Monday, September 6, 2010

Boris's Priorities

Boris was waxing lyrical about the tube strike in the Standard today.
The Dept of Transport has been asked to accept cuts "of between 25 and 40 per cent", he says.  "I cannot and will not accept them", he protests. He makes a reasonable case that the reforms to working practices on the Tube will "take advantage of  new technology" to "maximise ever-scarcer resources" with "moderate and sensible reforms". "Don't let these luddites destroy our Tube's future" is his appeal.
Yet he continues to plough onward with the abolition of the Western Extension Zone to the Congestion Charge. This will cost TfL £50M per year in lost revenue. In effect, when it comes to transport cuts, he is part of the problem. And his roads policy is hardly a paradigm of using technology to maximise use of resources. It certainly won't be if it results in EU fines for excessive pollution. Trying to turn the clock back to the golden age of private motoring is not a recipe for building a transport system fit for the coming age of scarce, expensive oil.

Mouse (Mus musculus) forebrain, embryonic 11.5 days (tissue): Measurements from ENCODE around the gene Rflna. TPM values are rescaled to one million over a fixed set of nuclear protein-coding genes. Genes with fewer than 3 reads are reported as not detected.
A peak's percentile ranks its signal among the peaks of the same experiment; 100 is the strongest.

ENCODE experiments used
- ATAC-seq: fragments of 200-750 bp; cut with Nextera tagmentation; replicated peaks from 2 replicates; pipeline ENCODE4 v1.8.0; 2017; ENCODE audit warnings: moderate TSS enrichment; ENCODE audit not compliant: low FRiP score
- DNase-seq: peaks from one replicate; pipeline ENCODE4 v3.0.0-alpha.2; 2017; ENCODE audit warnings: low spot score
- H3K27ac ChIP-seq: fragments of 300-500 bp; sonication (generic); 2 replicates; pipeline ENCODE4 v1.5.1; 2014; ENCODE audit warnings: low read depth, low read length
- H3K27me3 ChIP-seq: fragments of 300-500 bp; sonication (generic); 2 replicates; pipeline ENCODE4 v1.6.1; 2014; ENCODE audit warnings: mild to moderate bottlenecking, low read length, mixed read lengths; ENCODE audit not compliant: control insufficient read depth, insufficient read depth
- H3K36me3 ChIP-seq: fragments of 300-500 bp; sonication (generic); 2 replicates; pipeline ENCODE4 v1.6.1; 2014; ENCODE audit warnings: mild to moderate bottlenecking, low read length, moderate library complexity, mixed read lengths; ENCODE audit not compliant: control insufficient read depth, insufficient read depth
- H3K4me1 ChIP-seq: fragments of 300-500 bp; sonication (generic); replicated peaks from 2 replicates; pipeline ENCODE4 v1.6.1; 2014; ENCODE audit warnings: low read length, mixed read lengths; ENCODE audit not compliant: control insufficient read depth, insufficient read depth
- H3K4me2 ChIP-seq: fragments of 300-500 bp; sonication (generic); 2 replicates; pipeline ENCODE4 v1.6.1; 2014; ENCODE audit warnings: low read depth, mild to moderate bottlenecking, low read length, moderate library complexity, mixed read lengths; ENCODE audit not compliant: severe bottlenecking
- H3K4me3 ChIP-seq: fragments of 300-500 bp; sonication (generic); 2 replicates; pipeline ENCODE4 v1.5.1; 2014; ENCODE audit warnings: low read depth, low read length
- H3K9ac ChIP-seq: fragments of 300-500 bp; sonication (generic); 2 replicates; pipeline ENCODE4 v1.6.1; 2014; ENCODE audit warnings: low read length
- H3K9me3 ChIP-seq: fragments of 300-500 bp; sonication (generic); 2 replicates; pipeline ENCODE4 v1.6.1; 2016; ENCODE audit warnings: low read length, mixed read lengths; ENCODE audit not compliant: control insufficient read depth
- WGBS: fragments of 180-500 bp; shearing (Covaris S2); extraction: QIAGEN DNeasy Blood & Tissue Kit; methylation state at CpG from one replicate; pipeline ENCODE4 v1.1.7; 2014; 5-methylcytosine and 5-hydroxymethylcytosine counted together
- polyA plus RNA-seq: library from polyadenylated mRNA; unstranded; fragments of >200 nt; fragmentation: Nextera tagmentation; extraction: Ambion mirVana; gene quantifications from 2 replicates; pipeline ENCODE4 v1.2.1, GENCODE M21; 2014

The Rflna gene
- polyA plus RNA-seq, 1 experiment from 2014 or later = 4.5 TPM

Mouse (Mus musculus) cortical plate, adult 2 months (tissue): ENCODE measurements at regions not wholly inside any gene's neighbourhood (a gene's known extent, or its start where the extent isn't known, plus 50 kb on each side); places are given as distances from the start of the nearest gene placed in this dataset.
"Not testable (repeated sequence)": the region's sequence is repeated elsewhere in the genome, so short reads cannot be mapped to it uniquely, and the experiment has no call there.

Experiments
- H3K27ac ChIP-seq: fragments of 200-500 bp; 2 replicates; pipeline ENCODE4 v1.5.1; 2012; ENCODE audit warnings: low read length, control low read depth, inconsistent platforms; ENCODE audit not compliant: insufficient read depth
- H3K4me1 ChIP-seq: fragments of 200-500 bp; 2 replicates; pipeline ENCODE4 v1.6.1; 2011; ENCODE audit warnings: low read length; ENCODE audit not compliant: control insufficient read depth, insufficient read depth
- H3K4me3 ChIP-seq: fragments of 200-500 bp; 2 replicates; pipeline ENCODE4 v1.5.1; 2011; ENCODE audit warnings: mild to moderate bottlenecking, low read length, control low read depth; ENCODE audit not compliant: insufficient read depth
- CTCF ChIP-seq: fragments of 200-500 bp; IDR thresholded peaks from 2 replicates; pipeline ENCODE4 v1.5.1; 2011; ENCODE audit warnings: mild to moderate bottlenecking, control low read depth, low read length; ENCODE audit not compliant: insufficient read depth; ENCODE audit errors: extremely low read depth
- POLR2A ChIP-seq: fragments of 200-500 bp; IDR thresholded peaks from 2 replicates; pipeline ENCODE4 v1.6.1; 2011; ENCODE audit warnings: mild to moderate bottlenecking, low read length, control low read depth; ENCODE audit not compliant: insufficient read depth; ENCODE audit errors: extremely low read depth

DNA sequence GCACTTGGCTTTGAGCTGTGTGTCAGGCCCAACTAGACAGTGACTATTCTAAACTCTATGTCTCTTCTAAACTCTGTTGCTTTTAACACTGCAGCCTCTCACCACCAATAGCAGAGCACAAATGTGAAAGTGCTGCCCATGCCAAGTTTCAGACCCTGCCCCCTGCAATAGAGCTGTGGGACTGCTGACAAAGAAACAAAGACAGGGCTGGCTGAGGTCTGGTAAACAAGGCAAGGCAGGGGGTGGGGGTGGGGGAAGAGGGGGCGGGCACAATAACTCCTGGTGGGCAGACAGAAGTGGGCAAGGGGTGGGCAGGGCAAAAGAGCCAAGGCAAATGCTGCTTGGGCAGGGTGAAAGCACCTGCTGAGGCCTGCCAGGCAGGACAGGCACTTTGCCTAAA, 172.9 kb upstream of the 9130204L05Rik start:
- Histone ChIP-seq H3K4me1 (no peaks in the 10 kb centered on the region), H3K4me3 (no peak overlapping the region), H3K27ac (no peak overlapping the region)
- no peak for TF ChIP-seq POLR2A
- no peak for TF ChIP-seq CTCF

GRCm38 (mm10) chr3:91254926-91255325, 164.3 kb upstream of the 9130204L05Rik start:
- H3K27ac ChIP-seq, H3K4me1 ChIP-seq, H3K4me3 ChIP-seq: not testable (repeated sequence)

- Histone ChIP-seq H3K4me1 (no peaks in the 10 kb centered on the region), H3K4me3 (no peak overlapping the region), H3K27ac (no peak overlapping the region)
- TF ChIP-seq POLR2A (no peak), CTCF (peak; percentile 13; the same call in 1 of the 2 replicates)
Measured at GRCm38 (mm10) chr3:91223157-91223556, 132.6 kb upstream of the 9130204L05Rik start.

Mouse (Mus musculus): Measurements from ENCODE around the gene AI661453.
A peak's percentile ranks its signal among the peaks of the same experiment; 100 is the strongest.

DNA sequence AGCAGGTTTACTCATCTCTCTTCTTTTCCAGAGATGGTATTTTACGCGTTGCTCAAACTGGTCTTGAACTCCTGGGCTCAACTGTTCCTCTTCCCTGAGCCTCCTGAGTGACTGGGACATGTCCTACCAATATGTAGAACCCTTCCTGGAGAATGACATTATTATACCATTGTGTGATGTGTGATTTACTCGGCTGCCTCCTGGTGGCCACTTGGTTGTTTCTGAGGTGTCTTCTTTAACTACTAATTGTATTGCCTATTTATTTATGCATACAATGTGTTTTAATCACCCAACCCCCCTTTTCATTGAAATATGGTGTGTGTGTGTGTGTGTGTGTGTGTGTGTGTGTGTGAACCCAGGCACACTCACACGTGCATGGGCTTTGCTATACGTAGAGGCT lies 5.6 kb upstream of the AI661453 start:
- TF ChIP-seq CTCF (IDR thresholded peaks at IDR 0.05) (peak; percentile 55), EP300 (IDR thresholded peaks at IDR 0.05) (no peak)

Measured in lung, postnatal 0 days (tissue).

Wouldn't it be great if Boris tried to make more efficient use of the roads? The current level of congestion is in nobody's interest, but the fear of traffic is the major factor that stops people using their bikes instead, or letting their kids cycle to school. Without continuous segregated or low-traffic cycle routes that actually get you where you want to go, and don't end leaving the 12-year-old cyclist in 3 lanes of fast-moving traffic (yes that's you, Wandsworth one-way system), we'll stay stuck with roads fit only for a bygone era when motor traffic was light, oil cheap and plentiful and climate change hadn't been discovered. I suggest that in roads policy, it's the luddites who hold sway at City Hall.

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